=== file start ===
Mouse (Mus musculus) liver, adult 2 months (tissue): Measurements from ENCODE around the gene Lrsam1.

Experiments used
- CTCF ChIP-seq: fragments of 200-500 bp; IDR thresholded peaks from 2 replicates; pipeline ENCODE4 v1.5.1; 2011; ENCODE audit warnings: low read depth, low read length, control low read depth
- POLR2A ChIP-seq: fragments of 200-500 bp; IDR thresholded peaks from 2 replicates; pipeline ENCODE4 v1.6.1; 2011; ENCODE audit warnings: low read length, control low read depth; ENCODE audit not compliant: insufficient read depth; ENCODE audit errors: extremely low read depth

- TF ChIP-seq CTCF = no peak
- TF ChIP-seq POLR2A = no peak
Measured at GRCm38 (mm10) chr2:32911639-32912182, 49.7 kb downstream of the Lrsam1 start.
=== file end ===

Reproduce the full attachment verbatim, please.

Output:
Mouse (Mus musculus) liver, adult 2 months (tissue): Measurements from ENCODE around the gene Lrsam1.

Experiments used
- CTCF ChIP-seq: fragments of 200-500 bp; IDR thresholded peaks from 2 replicates; pipeline ENCODE4 v1.5.1; 2011; ENCODE audit warnings: low read depth, low read length, control low read depth
- POLR2A ChIP-seq: fragments of 200-500 bp; IDR thresholded peaks from 2 replicates; pipeline ENCODE4 v1.6.1; 2011; ENCODE audit warnings: low read length, control low read depth; ENCODE audit not compliant: insufficient read depth; ENCODE audit errors: extremely low read depth

- TF ChIP-seq CTCF = no peak
- TF ChIP-seq POLR2A = no peak
Measured at GRCm38 (mm10) chr2:32911639-32912182, 49.7 kb downstream of the Lrsam1 start.